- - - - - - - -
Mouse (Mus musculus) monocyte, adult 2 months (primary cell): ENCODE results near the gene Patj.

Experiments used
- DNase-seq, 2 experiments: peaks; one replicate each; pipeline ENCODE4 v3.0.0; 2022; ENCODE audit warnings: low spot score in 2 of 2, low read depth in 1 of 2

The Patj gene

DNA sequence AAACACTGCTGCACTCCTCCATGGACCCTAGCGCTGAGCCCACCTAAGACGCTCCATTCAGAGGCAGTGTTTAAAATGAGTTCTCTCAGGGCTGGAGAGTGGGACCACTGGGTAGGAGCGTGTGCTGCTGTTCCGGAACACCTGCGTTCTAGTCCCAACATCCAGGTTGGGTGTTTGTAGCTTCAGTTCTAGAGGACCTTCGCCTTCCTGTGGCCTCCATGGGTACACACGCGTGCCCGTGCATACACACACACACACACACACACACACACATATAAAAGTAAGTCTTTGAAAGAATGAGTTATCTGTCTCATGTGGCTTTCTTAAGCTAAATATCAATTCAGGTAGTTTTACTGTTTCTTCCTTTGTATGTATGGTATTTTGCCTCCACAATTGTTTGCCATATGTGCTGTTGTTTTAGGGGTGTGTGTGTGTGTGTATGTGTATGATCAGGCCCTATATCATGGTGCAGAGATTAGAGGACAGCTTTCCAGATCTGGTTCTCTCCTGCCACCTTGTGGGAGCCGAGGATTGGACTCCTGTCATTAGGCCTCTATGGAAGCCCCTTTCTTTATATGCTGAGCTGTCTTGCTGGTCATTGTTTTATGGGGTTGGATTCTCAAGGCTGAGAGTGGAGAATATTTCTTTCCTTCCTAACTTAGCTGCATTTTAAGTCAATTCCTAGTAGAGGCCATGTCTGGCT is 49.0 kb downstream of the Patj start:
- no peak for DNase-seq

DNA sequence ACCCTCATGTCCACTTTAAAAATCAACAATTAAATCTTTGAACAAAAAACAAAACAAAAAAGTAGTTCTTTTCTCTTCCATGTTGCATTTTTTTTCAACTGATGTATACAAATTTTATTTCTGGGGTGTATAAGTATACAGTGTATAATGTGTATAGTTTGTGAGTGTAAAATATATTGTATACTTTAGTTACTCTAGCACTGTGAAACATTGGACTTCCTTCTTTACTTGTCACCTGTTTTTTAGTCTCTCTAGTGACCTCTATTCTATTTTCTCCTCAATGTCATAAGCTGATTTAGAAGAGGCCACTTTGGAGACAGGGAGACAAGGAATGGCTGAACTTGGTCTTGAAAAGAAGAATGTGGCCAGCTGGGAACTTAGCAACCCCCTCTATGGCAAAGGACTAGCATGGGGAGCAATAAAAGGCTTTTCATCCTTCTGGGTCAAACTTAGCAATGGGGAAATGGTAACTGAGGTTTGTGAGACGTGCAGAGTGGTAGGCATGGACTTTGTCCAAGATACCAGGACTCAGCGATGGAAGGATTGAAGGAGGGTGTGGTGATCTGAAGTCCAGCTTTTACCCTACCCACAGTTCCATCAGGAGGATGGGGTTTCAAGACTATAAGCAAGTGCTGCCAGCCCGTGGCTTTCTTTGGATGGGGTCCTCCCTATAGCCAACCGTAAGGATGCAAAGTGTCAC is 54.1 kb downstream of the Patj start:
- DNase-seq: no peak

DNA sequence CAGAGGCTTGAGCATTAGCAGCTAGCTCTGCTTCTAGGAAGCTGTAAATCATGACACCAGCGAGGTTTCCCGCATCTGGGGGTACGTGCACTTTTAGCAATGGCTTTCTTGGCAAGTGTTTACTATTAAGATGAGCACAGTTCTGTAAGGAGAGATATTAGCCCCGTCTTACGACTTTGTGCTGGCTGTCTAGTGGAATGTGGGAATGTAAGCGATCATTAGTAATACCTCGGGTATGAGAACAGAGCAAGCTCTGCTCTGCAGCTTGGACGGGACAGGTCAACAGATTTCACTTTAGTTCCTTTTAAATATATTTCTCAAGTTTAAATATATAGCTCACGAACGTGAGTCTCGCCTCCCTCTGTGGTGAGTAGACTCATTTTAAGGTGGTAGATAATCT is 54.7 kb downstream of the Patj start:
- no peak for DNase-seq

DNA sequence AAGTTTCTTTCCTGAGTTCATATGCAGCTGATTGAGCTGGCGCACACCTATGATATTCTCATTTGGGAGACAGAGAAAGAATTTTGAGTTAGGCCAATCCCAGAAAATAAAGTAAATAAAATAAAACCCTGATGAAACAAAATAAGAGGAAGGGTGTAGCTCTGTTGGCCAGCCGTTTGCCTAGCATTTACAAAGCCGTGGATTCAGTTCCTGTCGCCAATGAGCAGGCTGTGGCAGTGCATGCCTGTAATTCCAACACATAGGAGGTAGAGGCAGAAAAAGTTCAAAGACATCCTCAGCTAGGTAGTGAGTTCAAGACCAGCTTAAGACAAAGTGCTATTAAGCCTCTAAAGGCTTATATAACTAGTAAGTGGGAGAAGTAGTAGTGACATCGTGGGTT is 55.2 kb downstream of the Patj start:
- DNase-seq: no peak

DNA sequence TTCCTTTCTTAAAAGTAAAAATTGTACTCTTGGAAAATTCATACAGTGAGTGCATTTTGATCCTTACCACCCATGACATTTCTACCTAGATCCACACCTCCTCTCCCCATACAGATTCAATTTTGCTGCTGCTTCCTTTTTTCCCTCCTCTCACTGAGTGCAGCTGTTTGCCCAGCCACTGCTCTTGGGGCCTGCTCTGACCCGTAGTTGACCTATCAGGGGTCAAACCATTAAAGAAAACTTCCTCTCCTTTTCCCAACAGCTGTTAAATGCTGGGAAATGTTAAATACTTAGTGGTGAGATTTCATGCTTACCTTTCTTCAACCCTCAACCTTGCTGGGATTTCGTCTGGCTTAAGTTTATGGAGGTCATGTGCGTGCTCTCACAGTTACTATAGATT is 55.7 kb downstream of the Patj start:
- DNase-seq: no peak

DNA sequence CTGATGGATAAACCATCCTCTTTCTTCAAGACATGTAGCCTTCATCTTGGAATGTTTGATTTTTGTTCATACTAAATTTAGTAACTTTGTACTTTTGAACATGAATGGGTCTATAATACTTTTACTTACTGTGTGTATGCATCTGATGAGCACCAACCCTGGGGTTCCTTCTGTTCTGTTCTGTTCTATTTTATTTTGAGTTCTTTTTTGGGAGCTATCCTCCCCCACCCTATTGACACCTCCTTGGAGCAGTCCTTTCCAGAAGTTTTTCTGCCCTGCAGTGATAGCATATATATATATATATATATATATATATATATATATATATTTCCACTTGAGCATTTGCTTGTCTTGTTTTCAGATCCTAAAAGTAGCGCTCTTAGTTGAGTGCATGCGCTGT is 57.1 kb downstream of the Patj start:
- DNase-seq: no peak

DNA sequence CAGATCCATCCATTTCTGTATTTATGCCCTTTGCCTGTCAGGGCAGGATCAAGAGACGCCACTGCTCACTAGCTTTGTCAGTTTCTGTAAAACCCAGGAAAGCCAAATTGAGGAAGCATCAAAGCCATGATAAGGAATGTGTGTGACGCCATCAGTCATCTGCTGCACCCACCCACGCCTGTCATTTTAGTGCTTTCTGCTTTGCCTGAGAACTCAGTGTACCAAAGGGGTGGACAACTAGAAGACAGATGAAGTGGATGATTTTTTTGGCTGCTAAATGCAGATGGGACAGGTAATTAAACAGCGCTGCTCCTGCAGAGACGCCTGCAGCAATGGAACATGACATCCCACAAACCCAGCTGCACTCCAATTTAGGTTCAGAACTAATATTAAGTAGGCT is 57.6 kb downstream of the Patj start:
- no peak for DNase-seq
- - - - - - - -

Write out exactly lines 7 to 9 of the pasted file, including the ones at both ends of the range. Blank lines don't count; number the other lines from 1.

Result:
DNA sequence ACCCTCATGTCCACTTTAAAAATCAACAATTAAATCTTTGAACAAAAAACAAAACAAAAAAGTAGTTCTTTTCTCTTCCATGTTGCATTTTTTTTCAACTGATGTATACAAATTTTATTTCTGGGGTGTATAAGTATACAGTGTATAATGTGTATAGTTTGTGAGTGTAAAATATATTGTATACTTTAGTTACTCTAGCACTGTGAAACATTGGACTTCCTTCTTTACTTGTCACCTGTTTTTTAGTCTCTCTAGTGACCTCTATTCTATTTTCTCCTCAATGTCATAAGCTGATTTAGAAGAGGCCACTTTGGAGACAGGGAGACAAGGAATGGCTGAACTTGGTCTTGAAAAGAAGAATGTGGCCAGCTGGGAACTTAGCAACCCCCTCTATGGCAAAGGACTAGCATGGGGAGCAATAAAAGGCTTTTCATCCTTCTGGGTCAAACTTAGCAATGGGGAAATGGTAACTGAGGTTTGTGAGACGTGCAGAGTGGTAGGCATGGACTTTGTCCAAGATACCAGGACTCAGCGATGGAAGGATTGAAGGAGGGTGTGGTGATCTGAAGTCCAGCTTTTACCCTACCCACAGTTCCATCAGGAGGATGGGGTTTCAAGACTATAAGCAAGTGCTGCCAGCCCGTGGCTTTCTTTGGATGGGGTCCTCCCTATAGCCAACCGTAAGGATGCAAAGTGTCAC is 54.1 kb downstream of the Patj start:
- DNase-seq: no peak

DNA sequence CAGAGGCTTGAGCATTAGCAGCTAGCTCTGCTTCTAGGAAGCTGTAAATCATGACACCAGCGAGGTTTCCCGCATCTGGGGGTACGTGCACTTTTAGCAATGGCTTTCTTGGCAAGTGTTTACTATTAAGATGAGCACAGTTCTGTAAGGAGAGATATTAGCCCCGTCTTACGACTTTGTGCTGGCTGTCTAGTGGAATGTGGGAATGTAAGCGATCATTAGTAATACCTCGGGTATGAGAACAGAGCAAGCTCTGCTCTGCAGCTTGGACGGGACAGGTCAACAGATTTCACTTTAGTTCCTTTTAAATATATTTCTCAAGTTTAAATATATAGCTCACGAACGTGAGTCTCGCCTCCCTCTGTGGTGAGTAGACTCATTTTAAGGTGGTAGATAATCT is 54.7 kb downstream of the Patj start: